Here in Aotearoa the autumn rains have fallen — without a doubt — and the season has shifted abruptly.
  
What is your response?
I breathed a sigh of relief when the autumn rains first began (not knowing at that stage just how torrential and persistent they would be). For me this is always the signal of the seasonal change into autumn.

And why relief? Because my body knew it was time to slow down, to enter a different rhythm.

Autumn, according to Chinese medicine, is when warm yang energy diminishes and cooler yin energy begins to increase. This is when the life force moves downward from leaves to roots, bringing us into groundedness and stability.
  

Outer to inner, autumn is here

That was the phrase uttered by a friend many years ago, when she led a seasonal ritual with a group we were in. She passed around a goblet of grape juice, for us each to sip from as we repeated the phrase.

I’ve never forgotten that moment: simple words, combined with symbolic action created a shift inside me. I turned towards autumn and the season of inwardness, with gratitude and acceptance.

There can be relief from accepting the body’s wisdom, in making a shift from outer to inner, or in the case of my northern hemisphere readers, from inner to outer, as you open to the emergence of the next season, whether it is autumn or spring.

Outer to inner, yang to yin, and vice versa: these shifts are part of the rhythm of life. To try and stamp our own pattern over these rhythms can lead to protests from our bodies and disconnection from the natural energy flow.
  

What eases that shift?

Sometimes we don’t feel ready to accept change. Something needs to be relinquished: maybe a compulsion to keep being busy without a pause, maybe ideas about how things ‘should be’, or  resistance to entering the flow of the seasons, expecting yourself to be in one rhythm all year round.

There are two things I’m thinking of that can ease this seasonal shift.  First, to cultivate an increased awareness of what’s happening in nature — because birds, animals and plants have their seasons of shedding. Kereru (wood pigeons) and tui drop their feathers now, from March to April, and I’ve often found these offerings from the bush floor (as in the photo above).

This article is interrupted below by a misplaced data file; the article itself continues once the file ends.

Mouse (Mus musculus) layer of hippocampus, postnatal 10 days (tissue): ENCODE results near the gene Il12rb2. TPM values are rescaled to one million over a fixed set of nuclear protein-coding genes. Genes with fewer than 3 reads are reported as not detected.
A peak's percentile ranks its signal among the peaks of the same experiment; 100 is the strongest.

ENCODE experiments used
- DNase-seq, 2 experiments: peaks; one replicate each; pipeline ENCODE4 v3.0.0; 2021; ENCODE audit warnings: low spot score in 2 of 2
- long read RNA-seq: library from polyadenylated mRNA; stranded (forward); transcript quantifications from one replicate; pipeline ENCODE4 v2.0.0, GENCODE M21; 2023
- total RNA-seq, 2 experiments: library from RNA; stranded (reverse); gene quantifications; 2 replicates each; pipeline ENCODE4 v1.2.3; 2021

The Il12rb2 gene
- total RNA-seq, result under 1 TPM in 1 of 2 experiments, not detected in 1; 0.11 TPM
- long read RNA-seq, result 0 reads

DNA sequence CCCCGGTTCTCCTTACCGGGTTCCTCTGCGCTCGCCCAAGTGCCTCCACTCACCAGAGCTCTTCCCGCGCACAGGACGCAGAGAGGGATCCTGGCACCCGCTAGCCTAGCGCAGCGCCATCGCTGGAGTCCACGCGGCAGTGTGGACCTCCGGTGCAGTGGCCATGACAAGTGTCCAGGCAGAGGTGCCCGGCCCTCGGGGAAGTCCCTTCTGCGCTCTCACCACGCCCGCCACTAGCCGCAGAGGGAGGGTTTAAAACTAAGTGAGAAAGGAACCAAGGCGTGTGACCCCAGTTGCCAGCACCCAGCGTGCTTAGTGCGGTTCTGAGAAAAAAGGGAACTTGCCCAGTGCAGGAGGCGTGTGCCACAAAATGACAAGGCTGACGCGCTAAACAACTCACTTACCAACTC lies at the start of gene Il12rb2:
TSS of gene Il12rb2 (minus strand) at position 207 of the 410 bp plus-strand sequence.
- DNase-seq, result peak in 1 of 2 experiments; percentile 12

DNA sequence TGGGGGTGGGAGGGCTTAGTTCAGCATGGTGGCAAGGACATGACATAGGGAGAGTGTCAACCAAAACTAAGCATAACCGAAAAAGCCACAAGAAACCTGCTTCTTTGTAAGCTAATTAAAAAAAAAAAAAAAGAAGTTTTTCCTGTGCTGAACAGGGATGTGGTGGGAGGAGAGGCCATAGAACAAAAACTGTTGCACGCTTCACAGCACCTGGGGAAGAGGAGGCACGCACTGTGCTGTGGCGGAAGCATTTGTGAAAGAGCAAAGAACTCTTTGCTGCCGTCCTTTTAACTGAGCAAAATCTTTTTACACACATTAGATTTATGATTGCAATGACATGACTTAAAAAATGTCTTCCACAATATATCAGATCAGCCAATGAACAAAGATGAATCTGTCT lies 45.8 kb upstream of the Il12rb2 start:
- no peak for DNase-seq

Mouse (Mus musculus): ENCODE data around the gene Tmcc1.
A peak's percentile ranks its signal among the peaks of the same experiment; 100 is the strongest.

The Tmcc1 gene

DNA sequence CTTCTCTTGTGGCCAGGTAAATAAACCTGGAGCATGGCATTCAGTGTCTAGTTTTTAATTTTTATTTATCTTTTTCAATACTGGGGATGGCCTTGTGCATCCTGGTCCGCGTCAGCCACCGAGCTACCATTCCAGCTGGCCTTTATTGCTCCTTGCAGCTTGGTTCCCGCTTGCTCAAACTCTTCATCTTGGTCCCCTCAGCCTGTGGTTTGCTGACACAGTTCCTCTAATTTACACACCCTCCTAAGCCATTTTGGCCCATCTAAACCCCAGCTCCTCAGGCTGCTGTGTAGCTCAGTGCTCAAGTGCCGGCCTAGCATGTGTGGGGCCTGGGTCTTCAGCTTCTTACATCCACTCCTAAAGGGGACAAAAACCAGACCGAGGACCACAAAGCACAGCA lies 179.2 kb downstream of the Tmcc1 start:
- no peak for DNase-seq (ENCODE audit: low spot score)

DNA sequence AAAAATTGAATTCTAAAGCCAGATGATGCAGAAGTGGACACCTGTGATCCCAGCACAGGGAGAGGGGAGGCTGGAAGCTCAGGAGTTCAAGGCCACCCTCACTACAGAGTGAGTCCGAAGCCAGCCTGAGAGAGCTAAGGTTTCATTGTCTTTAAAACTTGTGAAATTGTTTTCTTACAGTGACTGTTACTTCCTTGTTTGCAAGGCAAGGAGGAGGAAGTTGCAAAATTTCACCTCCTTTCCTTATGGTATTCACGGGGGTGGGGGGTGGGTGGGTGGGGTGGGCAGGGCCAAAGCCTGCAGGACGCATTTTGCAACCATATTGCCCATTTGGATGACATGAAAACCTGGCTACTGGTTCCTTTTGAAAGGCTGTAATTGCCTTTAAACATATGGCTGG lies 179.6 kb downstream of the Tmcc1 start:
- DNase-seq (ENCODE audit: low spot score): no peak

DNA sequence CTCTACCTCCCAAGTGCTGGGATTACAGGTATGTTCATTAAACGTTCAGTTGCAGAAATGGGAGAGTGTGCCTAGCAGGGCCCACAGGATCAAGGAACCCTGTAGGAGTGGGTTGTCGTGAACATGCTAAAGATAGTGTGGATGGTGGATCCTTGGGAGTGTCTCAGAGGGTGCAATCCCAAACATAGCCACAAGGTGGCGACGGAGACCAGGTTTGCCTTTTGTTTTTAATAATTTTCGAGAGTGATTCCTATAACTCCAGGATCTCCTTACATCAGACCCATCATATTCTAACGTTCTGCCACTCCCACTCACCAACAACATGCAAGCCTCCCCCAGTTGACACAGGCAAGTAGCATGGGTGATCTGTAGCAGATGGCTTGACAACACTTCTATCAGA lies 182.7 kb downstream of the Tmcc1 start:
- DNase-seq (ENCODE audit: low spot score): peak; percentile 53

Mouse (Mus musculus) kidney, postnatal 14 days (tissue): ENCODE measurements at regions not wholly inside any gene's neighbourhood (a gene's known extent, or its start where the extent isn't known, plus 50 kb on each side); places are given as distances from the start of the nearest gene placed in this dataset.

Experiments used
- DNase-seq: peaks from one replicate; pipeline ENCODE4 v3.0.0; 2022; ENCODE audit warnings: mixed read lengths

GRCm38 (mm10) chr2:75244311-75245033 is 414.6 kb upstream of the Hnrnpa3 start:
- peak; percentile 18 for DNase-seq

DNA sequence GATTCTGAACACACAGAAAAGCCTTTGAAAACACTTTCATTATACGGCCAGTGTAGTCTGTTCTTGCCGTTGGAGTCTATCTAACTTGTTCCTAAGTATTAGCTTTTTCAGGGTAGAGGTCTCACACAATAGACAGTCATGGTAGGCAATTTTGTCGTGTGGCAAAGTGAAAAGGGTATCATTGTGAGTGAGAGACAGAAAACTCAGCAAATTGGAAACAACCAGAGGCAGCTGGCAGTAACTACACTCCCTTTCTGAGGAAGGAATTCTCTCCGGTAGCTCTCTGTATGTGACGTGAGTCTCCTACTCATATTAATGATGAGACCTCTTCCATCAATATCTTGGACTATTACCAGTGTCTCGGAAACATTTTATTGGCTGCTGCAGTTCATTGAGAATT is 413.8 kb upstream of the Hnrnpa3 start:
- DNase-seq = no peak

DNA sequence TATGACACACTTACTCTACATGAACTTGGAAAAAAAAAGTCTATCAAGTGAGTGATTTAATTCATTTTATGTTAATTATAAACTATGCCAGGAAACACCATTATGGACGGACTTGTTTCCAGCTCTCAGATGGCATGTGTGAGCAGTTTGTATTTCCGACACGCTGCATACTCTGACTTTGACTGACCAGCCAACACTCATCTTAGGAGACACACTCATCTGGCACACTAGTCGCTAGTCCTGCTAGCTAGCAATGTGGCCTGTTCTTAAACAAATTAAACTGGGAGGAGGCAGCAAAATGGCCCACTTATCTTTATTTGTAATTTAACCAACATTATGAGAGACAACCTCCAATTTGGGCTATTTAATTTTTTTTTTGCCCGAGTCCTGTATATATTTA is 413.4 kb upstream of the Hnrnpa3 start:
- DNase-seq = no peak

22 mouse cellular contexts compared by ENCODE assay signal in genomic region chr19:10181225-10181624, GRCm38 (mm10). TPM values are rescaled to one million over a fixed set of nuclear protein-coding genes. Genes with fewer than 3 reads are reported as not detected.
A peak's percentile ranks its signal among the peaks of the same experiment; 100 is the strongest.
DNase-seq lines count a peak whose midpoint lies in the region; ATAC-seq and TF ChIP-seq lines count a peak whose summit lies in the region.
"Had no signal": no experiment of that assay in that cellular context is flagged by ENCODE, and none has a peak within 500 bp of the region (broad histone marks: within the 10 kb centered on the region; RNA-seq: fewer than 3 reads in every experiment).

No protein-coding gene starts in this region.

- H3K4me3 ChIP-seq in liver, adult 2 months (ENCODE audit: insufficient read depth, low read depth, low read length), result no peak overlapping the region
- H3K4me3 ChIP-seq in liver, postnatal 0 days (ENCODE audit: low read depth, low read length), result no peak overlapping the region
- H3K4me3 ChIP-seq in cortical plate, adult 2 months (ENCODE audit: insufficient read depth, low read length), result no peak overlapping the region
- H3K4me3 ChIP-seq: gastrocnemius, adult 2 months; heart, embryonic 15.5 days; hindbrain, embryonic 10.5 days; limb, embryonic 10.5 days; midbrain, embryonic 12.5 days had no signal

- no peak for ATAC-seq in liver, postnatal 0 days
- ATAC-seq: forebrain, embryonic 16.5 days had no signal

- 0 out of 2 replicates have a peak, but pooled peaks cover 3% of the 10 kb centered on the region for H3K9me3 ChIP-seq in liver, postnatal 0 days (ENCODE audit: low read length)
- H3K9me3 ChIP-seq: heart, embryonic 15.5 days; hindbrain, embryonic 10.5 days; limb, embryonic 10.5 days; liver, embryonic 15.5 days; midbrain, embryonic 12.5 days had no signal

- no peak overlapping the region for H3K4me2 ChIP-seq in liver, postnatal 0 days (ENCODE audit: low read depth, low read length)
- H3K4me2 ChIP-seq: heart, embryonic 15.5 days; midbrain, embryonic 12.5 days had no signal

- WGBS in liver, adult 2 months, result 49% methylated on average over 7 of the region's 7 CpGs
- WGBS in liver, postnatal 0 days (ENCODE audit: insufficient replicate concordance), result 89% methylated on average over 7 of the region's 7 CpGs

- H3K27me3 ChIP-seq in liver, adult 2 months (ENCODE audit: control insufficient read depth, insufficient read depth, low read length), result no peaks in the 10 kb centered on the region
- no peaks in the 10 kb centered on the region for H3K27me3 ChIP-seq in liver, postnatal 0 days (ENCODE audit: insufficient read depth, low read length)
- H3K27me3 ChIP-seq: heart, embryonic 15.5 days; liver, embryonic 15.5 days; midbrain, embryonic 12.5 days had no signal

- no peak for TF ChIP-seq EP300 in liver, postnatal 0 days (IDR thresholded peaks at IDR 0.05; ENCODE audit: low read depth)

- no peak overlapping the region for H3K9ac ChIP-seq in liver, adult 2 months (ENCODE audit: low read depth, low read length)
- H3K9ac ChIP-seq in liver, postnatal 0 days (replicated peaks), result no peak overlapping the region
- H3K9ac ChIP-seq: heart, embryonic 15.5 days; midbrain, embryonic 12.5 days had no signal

You and the trees have this in common

  

  
Trees are always shedding bark, just as we keep shedding skin cells. If you look around a tree after windy or rainy weather you may be surprised how many bark flakes you discover.
These are from a maple tree that I visit in a nearby park:
  

And here are some from a totara tree at my bach:
  

  
  

Symbolic action

   

The second thing is to find a symbolic action of shedding.

Ritualising the seasonal shift can help us readjust to the new season and fall into a rhythm that is in harmony with nature.

You might like to try this, or your own variation on it. Perhaps you can incorporate these suggestions into your equinox celebrations:
  

1. Wander among trees and notice how they are responding to the season. Look around the base, and start collecting bark. At the same time, contemplate what you need to release in order to move forward into autumn (or spring).

2. Take a crayon or piece of charcoal and mark on the different pieces of bark, words or signs for what it is that you need to release.

3. With some friends, or even by yourself, sit quietly and set a fire in a grate. If you don’t have one, you could place a tea-light candle into a large cooking pot or wok, and set it up in a safe place.

3. Say the words aloud as you burn the bark pieces, one by one, in the fire or from the candle flame that you have lit.

4. On a piece of paper, draw an image for what you are welcoming in with the new season.

5. Complete by drinking from a goblet of grape juice or red wine, saying aloud, ‘Outer to inner, autumn is here.’
[Or, for the northern hemisphere, ‘Inner to outer, spring is here.’]
  
  

  
  
May you find pleasure in making the seasonal transition mindfully, and may autumn bring you its own richness and flavour.

Blessings,
Juliet
  

Autumn falling on the garden grass
hearing the sound of the night cricket
I know autumn has arrived.

—8th century, from the Manyoshu

  

This post is an excerpt from my Seasons Newsletter. To receive the Seasons Newsletter, you may sign up on the home page of this website and receive a free audio meditation.

  

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